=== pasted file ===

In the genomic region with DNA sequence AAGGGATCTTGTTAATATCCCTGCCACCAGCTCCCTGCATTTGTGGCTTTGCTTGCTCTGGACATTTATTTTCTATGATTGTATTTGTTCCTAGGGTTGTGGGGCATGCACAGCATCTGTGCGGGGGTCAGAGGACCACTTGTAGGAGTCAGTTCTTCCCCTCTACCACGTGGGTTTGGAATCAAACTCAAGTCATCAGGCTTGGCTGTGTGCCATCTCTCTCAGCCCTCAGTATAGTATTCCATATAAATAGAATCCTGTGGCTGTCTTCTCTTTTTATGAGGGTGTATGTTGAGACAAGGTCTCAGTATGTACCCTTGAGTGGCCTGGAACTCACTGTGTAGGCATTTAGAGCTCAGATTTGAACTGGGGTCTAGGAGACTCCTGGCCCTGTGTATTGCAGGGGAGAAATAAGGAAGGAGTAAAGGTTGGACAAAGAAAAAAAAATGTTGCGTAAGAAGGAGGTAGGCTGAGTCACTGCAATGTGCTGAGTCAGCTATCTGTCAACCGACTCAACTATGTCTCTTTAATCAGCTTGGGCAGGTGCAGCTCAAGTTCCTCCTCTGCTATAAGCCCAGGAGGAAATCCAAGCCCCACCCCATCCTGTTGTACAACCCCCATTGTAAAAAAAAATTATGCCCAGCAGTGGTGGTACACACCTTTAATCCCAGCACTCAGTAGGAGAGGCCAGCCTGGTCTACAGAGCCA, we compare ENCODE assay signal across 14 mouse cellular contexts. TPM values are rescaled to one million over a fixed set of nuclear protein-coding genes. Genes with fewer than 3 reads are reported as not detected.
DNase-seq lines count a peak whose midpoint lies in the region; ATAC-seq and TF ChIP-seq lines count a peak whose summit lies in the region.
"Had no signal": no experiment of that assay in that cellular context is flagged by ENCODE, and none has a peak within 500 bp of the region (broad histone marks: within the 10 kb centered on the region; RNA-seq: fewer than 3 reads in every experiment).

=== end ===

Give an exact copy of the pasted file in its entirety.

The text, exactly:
In the genomic region with DNA sequence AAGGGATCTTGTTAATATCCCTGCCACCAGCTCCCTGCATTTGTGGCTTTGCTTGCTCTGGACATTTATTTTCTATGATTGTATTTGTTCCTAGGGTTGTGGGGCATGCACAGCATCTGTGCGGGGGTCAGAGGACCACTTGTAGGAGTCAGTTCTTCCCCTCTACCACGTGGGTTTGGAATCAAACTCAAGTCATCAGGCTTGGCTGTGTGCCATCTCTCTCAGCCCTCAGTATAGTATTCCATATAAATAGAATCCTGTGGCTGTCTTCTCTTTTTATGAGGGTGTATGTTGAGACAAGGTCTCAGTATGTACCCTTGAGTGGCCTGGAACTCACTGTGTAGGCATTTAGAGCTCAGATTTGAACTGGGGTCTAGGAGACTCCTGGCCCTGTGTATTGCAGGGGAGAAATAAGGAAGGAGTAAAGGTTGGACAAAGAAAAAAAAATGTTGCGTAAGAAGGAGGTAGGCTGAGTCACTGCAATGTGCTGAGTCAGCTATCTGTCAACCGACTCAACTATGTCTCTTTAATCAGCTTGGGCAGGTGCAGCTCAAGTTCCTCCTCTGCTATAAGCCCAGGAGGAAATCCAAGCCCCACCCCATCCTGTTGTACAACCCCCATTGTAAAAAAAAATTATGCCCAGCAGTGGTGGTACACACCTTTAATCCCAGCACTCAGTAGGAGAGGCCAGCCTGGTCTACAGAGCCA, we compare ENCODE assay signal across 14 mouse cellular contexts. TPM values are rescaled to one million over a fixed set of nuclear protein-coding genes. Genes with fewer than 3 reads are reported as not detected.
DNase-seq lines count a peak whose midpoint lies in the region; ATAC-seq and TF ChIP-seq lines count a peak whose summit lies in the region.
"Had no signal": no experiment of that assay in that cellular context is flagged by ENCODE, and none has a peak within 500 bp of the region (broad histone marks: within the 10 kb centered on the region; RNA-seq: fewer than 3 reads in every experiment).